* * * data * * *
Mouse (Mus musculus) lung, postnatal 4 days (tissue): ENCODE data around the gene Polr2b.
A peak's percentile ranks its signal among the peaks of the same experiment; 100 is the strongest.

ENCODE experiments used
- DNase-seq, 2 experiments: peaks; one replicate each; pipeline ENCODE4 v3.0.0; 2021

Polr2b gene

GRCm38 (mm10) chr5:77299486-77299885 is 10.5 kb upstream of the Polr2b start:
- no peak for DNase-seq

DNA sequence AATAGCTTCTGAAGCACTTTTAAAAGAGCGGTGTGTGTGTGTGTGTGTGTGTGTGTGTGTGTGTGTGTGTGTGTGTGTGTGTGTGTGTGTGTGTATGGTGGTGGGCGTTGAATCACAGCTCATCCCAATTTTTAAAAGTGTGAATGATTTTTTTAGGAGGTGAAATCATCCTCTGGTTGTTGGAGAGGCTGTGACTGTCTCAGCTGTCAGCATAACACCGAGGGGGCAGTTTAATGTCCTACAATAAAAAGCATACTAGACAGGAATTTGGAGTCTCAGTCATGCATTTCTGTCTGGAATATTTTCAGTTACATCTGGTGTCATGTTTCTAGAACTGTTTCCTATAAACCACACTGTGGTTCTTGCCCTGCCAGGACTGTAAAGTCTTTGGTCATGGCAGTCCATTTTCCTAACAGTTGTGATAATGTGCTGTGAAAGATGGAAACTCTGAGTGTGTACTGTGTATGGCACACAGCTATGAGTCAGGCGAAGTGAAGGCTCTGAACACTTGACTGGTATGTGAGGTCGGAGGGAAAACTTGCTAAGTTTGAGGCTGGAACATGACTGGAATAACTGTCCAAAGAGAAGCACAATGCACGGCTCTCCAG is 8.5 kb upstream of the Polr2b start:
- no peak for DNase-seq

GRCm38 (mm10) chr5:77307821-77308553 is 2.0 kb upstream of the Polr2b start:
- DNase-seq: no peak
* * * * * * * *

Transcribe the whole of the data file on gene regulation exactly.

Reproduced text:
Mouse (Mus musculus) lung, postnatal 4 days (tissue): ENCODE data around the gene Polr2b.
A peak's percentile ranks its signal among the peaks of the same experiment; 100 is the strongest.

ENCODE experiments used
- DNase-seq, 2 experiments: peaks; one replicate each; pipeline ENCODE4 v3.0.0; 2021

Polr2b gene

GRCm38 (mm10) chr5:77299486-77299885 is 10.5 kb upstream of the Polr2b start:
- no peak for DNase-seq

DNA sequence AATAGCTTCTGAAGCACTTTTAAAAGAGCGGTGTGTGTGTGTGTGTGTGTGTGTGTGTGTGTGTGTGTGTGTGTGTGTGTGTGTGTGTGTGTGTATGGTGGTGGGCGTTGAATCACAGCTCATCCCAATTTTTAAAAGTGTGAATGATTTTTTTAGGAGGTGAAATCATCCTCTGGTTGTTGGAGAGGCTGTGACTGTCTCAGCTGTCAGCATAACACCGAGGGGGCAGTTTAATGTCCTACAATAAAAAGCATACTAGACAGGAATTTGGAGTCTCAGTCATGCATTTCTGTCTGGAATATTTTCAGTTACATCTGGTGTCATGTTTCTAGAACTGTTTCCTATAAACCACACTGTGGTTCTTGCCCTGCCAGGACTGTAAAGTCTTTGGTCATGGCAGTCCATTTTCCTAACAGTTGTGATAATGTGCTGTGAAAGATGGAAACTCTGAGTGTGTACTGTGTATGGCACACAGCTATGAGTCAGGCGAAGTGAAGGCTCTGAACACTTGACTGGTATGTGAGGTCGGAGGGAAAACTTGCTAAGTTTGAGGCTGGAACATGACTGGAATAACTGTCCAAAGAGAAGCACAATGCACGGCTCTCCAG is 8.5 kb upstream of the Polr2b start:
- no peak for DNase-seq

GRCm38 (mm10) chr5:77307821-77308553 is 2.0 kb upstream of the Polr2b start:
- DNase-seq: no peak